This is part 2 of the Historical Jesus series. You can read part 1 here.
Of course, there may have been more than a few people who claimed they were divine beings. In his book attempting to debunk the “high Christology” of orthodox Christianity, New Testament scholar Bart Ehrman mentions that there was apparently a real human being, Peregrinus, who was, like Jesus, a human being that others considered divine. And this divine man, again like Jesus, voluntarily underwent “a violent and painful death, so as to show how he thought people should in fact live.”
There is something a bit concerning about this bit of evidence from The Life of Peregrinus. While Ehrman does mention that the author of this piece—Lucian of Samosata, a critic of the early Christians—was alive in the second century, he doesn’t highlight that this example comes after Christ. Something else left unhighlighted is that the Cynic Peregrinus was also either a Christian apostate or a manipulator of well-meaning Christians who, if anything, may have been copying something of the sacrificial death of Christ or the sacrificial death of Christian martyrs for his own benefit. Lucian says that Peregrinus did not really want to die but had to once his bluff was called. And his death was, unlike Christ’s, not execution but suicide.
Because Lucian was such a vociferous critic of Christianity, we might have reason to doubt some of the historical reliability of this account as well. Assuming the Christians he discussed were connected to the apostolic tradition, they would not have understood Peregrinus as a god, as Lucian accuses. The Christians were already firmly aware that there was only one God, and yet the Father, Son, and Holy Spirit were all this one God, yet three persons. They did not have the precise terminology yet, but the matter was settled and there was no room in the divine godhead for Peregrinus. As a matter of fact, Peregrinus is mentioned in the writings of the early Christian leader, Tertullian (c. 155 or 160-220 AD), as an example of a philosopher, among other philosophers (and other people) who have willingly faced severe punishment for one reason or another. Tertullian writes,
The philosophers have been outstripped—for instance, Heraclitus, who, smeared with cow dung, burned himself; and Empedocles, who leapt down into the fires of Aetna; and Peregrinus, who not long ago threw himself on the funeral pile.
This is said in the context of Christians who need to persevere in the midst of persecution. As a way of helping them to face the extreme brutality coming their way, Tertullian simply gives a list of people (not Christians) who have died similar deaths, in a sense saying, “I hope you aren’t called upon to do this, but if you are, you can do it, even more so because you are in Christ. Stay strong in the faith.” Notice the clear articulation that Peregrinus “threw himself” onto the funeral pile. There is no illusion that he died a sacrificial death or that he is perceived as God.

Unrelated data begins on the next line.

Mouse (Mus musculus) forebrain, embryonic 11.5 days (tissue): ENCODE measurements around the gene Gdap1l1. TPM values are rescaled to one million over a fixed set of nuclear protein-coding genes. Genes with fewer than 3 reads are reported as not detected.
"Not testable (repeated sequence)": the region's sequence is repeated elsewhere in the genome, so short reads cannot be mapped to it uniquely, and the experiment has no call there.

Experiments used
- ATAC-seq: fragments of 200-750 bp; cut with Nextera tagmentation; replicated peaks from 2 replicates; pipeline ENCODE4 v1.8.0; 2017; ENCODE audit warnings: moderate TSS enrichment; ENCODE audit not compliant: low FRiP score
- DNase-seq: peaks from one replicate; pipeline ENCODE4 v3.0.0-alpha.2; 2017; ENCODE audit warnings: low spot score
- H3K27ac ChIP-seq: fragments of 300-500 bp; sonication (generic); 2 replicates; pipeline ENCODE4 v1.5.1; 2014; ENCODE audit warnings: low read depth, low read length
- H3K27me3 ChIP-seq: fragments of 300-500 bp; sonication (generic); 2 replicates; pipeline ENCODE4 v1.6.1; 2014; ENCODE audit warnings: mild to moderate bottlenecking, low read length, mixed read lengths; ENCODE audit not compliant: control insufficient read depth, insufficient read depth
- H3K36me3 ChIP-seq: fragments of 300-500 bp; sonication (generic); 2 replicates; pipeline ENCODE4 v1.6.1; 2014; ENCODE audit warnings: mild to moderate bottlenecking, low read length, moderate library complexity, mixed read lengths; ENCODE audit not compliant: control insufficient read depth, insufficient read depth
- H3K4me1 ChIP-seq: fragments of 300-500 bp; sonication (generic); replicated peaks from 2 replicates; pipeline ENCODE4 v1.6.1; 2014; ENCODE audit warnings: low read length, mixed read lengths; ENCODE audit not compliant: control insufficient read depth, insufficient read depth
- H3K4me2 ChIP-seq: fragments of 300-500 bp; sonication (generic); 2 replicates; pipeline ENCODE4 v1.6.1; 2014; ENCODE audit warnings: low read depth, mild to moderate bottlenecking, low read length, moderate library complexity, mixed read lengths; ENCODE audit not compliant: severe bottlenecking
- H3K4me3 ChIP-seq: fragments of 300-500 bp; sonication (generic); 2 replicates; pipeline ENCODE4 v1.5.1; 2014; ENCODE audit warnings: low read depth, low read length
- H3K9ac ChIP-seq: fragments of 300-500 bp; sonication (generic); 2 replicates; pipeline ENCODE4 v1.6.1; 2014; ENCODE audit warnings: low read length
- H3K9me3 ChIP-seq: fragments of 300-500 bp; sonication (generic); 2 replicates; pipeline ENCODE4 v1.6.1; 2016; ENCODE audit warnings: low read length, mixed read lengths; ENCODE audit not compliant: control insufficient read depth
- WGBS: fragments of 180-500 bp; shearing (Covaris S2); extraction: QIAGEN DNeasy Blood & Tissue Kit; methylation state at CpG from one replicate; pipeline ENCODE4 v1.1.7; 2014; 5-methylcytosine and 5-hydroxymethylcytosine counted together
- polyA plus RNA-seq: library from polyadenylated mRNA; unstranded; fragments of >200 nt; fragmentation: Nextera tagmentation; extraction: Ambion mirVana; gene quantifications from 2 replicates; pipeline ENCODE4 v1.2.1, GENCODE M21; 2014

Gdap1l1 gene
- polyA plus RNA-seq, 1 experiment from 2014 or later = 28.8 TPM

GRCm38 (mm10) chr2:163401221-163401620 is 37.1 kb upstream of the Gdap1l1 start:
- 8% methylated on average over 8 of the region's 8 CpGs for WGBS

Peregrinus is a known Cynic and listed among a list of other non-Christian, non-divine philosophers. It should be noted that Tertullian’s lifetime overlapped with Lucian of Samosata. Lucian may be right that some Christians took up Peregrinus’ cause after he was imprisoned, and it may be that he was a charlatan who played on the gullibility of a particular set of Christians. But did they worship him as a god, as Lucian states? We have evidence from the Syrian Christian apologist Tatian that Peregrinus, his contemporary, and other Cynics like him, were far from accepted as noble heroes in Christianity at large. Now, is it possible that Lucian just despised the way in which Christians might rally around someone they felt was unjustly imprisoned? Or was he ridiculing the way in which Christians, at their core, had supremely divinized a man (Jesus of Nazareth)? Were they lumped into his hatred for Cynics because they too deprived themselves of worldly pleasures? It’s hard to say, but I would not call this great evidence for a divinized human being. However, even if this is an example of a divinized human being, it is only evidence of a false claim that comes after, and is perhaps based on, the story of Christ. And, if true, it was not a widespread belief, as there does not appear to be any supporting documents claiming Peregrinus as a divine figure.
There is also the well-known self-divinization of emperor cults in the Roman world that must be addressed. This is something quite common among kings and rulers, ancient and modern. Take a minute to learn about twentieth-century dictators and you will see the thread of divinized kings—those who, at least for a time, are able to successfully wield the sword and gain power and glory. These claims to divinity are received by the people in their sphere of influence with varying levels of acceptance, and it is quite possible that some of that acceptance may have something to do with the aforementioned wielded sword. Nonetheless, the idea of a divinized human being in Judaism—not someone “heavenly” or “angelic,” but a man that is so clearly not only identified with Yahweh but as Yahweh, and was crucified—would be blasphemy par excellence. Unless, of course, it’s true.